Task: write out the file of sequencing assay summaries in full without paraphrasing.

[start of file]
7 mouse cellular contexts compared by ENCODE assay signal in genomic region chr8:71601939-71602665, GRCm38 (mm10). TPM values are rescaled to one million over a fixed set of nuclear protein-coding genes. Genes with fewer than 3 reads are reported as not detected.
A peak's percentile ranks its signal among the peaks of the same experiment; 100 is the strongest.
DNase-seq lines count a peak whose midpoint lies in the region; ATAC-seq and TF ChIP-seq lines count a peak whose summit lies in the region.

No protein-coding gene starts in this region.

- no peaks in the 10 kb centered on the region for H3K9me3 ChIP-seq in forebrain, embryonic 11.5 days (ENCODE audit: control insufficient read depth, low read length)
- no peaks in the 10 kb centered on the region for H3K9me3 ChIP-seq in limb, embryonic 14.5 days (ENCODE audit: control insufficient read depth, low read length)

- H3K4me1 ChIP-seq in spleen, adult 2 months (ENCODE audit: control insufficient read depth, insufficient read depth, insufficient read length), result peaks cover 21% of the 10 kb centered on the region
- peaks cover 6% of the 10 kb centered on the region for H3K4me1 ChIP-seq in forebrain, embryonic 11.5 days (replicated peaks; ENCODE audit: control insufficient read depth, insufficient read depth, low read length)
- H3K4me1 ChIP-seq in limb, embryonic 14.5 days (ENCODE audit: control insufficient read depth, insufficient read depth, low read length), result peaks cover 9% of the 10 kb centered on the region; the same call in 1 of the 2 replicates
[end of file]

7 mouse cellular contexts compared by ENCODE assay signal in genomic region chr8:71601939-71602665, GRCm38 (mm10). TPM values are rescaled to one million over a fixed set of nuclear protein-coding genes. Genes with fewer than 3 reads are reported as not detected.
A peak's percentile ranks its signal among the peaks of the same experiment; 100 is the strongest.
DNase-seq lines count a peak whose midpoint lies in the region; ATAC-seq and TF ChIP-seq lines count a peak whose summit lies in the region.

No protein-coding gene starts in this region.

- no peaks in the 10 kb centered on the region for H3K9me3 ChIP-seq in forebrain, embryonic 11.5 days (ENCODE audit: control insufficient read depth, low read length)
- no peaks in the 10 kb centered on the region for H3K9me3 ChIP-seq in limb, embryonic 14.5 days (ENCODE audit: control insufficient read depth, low read length)

- H3K4me1 ChIP-seq in spleen, adult 2 months (ENCODE audit: control insufficient read depth, insufficient read depth, insufficient read length), result peaks cover 21% of the 10 kb centered on the region
- peaks cover 6% of the 10 kb centered on the region for H3K4me1 ChIP-seq in forebrain, embryonic 11.5 days (replicated peaks; ENCODE audit: control insufficient read depth, insufficient read depth, low read length)
- H3K4me1 ChIP-seq in limb, embryonic 14.5 days (ENCODE audit: control insufficient read depth, insufficient read depth, low read length), result peaks cover 9% of the 10 kb centered on the region; the same call in 1 of the 2 replicates